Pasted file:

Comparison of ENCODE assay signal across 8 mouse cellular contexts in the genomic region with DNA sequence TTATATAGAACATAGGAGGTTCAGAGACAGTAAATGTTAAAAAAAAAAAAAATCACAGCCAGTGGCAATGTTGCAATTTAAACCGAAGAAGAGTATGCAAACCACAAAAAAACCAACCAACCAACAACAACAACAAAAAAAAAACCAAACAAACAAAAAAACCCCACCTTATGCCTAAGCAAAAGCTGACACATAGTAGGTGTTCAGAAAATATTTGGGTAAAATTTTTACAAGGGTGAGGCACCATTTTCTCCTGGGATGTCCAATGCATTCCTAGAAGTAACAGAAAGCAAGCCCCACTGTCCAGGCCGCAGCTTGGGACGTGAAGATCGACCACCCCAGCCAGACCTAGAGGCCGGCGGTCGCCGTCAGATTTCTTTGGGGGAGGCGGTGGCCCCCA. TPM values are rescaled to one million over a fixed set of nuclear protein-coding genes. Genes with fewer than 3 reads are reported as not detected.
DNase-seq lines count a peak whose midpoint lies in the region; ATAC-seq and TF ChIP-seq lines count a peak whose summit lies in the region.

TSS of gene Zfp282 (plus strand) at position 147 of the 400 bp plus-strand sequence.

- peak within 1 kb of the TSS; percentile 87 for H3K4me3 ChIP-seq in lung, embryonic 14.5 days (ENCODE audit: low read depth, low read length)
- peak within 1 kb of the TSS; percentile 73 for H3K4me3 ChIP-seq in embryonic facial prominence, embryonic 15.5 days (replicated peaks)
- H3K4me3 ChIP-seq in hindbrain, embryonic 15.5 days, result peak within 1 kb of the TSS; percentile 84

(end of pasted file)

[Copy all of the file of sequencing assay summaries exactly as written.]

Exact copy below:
Comparison of ENCODE assay signal across 8 mouse cellular contexts in the genomic region with DNA sequence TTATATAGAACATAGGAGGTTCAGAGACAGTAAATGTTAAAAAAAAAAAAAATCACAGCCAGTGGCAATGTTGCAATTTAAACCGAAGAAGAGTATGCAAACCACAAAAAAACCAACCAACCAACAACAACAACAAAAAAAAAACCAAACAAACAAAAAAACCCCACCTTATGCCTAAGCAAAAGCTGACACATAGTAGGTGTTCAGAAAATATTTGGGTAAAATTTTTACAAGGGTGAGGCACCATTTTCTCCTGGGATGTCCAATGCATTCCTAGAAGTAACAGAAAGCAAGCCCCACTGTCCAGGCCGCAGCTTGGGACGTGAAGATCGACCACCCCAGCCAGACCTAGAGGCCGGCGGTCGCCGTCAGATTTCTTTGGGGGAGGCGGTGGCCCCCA. TPM values are rescaled to one million over a fixed set of nuclear protein-coding genes. Genes with fewer than 3 reads are reported as not detected.
DNase-seq lines count a peak whose midpoint lies in the region; ATAC-seq and TF ChIP-seq lines count a peak whose summit lies in the region.

TSS of gene Zfp282 (plus strand) at position 147 of the 400 bp plus-strand sequence.

- peak within 1 kb of the TSS; percentile 87 for H3K4me3 ChIP-seq in lung, embryonic 14.5 days (ENCODE audit: low read depth, low read length)
- peak within 1 kb of the TSS; percentile 73 for H3K4me3 ChIP-seq in embryonic facial prominence, embryonic 15.5 days (replicated peaks)
- H3K4me3 ChIP-seq in hindbrain, embryonic 15.5 days, result peak within 1 kb of the TSS; percentile 84